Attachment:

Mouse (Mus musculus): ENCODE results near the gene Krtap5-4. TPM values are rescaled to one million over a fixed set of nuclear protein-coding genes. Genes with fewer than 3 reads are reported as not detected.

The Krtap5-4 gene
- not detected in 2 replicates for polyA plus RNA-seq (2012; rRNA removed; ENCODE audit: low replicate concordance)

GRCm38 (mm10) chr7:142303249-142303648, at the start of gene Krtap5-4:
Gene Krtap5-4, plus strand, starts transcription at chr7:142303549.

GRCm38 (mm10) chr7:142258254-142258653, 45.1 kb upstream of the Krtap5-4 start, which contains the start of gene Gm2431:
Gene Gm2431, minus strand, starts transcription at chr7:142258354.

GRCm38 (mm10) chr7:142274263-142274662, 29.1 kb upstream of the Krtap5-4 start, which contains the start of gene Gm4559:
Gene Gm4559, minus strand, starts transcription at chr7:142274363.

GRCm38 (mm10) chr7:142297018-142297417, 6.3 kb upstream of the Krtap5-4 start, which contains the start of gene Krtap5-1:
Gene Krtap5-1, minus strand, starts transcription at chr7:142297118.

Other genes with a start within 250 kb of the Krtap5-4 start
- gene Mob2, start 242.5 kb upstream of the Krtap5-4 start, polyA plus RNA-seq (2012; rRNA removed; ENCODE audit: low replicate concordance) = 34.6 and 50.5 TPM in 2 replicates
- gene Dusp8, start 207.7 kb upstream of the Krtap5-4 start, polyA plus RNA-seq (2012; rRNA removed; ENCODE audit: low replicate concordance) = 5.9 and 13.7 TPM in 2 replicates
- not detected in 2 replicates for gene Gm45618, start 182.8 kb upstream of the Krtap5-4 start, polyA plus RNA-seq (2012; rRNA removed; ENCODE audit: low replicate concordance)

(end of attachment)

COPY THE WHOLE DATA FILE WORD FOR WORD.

Mouse (Mus musculus): ENCODE results near the gene Krtap5-4. TPM values are rescaled to one million over a fixed set of nuclear protein-coding genes. Genes with fewer than 3 reads are reported as not detected.

The Krtap5-4 gene
- not detected in 2 replicates for polyA plus RNA-seq (2012; rRNA removed; ENCODE audit: low replicate concordance)

GRCm38 (mm10) chr7:142303249-142303648, at the start of gene Krtap5-4:
Gene Krtap5-4, plus strand, starts transcription at chr7:142303549.

GRCm38 (mm10) chr7:142258254-142258653, 45.1 kb upstream of the Krtap5-4 start, which contains the start of gene Gm2431:
Gene Gm2431, minus strand, starts transcription at chr7:142258354.

GRCm38 (mm10) chr7:142274263-142274662, 29.1 kb upstream of the Krtap5-4 start, which contains the start of gene Gm4559:
Gene Gm4559, minus strand, starts transcription at chr7:142274363.

GRCm38 (mm10) chr7:142297018-142297417, 6.3 kb upstream of the Krtap5-4 start, which contains the start of gene Krtap5-1:
Gene Krtap5-1, minus strand, starts transcription at chr7:142297118.

Other genes with a start within 250 kb of the Krtap5-4 start
- gene Mob2, start 242.5 kb upstream of the Krtap5-4 start, polyA plus RNA-seq (2012; rRNA removed; ENCODE audit: low replicate concordance) = 34.6 and 50.5 TPM in 2 replicates
- gene Dusp8, start 207.7 kb upstream of the Krtap5-4 start, polyA plus RNA-seq (2012; rRNA removed; ENCODE audit: low replicate concordance) = 5.9 and 13.7 TPM in 2 replicates
- not detected in 2 replicates for gene Gm45618, start 182.8 kb upstream of the Krtap5-4 start, polyA plus RNA-seq (2012; rRNA removed; ENCODE audit: low replicate concordance)